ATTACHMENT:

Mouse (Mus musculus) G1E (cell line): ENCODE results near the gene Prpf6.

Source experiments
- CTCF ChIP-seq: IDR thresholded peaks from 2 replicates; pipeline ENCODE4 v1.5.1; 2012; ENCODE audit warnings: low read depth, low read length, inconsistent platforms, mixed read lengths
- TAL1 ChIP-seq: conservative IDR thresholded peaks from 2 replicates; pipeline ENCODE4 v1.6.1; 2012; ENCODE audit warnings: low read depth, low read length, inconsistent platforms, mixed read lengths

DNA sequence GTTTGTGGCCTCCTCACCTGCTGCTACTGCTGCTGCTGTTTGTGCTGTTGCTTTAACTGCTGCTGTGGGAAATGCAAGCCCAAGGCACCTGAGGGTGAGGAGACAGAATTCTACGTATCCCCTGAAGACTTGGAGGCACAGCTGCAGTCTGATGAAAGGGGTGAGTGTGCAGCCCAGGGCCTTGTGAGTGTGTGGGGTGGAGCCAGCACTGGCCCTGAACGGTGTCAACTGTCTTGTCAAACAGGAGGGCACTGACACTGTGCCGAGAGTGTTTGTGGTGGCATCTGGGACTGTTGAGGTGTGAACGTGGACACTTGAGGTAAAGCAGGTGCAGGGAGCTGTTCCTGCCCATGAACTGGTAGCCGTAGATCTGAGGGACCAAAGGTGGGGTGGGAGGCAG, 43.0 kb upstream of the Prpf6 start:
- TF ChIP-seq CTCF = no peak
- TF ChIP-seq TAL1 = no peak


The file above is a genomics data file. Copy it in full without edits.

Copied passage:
Mouse (Mus musculus) G1E (cell line): ENCODE results near the gene Prpf6.

Source experiments
- CTCF ChIP-seq: IDR thresholded peaks from 2 replicates; pipeline ENCODE4 v1.5.1; 2012; ENCODE audit warnings: low read depth, low read length, inconsistent platforms, mixed read lengths
- TAL1 ChIP-seq: conservative IDR thresholded peaks from 2 replicates; pipeline ENCODE4 v1.6.1; 2012; ENCODE audit warnings: low read depth, low read length, inconsistent platforms, mixed read lengths

DNA sequence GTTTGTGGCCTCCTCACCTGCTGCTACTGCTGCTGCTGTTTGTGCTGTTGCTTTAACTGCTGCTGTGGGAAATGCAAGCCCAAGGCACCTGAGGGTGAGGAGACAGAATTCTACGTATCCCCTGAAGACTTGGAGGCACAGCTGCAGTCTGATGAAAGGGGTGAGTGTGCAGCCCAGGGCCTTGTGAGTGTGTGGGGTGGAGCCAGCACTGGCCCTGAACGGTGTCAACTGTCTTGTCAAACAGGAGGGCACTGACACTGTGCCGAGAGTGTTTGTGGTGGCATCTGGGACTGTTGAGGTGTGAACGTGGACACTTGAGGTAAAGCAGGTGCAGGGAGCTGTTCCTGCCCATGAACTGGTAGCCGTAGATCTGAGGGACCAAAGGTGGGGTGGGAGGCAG, 43.0 kb upstream of the Prpf6 start:
- TF ChIP-seq CTCF = no peak
- TF ChIP-seq TAL1 = no peak